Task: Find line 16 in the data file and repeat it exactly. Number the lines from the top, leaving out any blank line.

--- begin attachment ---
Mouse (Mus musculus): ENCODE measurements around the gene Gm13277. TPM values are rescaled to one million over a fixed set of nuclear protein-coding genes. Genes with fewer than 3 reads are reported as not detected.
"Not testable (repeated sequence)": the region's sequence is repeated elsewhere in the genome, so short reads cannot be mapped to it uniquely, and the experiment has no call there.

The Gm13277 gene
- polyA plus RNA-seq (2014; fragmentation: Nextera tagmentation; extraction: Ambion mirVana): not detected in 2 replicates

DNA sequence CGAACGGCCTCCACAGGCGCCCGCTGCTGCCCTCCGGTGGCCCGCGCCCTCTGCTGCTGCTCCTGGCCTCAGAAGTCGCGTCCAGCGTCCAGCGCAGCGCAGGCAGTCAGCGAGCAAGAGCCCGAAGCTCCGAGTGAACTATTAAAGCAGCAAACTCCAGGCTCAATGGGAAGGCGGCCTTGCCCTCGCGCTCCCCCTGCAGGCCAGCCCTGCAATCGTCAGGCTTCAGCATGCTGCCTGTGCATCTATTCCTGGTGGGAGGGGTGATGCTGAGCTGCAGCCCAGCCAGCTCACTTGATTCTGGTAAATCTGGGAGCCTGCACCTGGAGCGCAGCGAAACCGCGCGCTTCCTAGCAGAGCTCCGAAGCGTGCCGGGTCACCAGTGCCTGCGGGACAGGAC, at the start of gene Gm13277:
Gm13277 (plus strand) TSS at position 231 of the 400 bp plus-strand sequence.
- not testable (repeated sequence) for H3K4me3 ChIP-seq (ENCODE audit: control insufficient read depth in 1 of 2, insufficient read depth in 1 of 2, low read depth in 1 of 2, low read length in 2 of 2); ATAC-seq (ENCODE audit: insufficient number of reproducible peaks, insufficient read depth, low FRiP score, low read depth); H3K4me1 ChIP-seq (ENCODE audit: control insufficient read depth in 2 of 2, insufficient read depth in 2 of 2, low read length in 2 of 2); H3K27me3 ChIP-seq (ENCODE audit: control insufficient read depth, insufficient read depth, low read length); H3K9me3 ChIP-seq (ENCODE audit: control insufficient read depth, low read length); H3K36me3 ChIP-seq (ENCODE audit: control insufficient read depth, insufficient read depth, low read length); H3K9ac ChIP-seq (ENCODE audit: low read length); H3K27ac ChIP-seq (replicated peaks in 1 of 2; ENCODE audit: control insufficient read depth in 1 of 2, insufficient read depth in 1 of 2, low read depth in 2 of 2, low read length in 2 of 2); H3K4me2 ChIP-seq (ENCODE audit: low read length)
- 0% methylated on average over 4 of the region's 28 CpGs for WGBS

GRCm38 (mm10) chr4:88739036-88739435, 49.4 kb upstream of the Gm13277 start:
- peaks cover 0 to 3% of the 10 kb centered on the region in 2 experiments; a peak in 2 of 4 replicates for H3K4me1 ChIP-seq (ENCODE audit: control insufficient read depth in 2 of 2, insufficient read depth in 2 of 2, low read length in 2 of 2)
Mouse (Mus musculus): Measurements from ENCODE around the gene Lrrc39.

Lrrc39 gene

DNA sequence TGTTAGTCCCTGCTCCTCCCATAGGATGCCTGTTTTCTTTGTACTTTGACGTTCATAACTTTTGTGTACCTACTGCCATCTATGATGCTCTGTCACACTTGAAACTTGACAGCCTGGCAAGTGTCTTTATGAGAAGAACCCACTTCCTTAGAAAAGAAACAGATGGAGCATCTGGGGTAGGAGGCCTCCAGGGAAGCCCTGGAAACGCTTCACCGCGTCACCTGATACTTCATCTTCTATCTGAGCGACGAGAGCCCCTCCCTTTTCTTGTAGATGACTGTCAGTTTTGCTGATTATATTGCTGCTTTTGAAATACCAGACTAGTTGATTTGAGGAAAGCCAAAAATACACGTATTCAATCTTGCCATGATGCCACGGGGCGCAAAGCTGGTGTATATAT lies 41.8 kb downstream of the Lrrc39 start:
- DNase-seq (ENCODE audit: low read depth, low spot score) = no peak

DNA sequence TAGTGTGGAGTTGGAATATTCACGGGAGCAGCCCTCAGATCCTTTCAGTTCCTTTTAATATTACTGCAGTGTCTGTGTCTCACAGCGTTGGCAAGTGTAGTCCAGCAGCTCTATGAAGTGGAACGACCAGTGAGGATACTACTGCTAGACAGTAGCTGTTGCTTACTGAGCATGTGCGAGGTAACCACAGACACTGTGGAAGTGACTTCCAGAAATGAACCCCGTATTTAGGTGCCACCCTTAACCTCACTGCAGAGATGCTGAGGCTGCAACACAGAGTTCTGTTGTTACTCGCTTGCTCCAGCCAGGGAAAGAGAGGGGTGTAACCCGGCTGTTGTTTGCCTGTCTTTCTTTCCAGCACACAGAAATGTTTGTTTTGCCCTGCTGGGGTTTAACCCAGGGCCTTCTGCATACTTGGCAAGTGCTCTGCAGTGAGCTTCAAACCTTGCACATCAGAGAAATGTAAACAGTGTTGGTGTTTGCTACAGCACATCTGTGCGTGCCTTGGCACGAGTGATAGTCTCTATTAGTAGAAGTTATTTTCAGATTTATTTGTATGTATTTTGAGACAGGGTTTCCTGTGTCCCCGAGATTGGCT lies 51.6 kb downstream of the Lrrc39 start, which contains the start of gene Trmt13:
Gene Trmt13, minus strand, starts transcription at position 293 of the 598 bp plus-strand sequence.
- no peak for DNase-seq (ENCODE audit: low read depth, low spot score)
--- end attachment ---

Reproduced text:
Gene Trmt13, minus strand, starts transcription at position 293 of the 598 bp plus-strand sequence.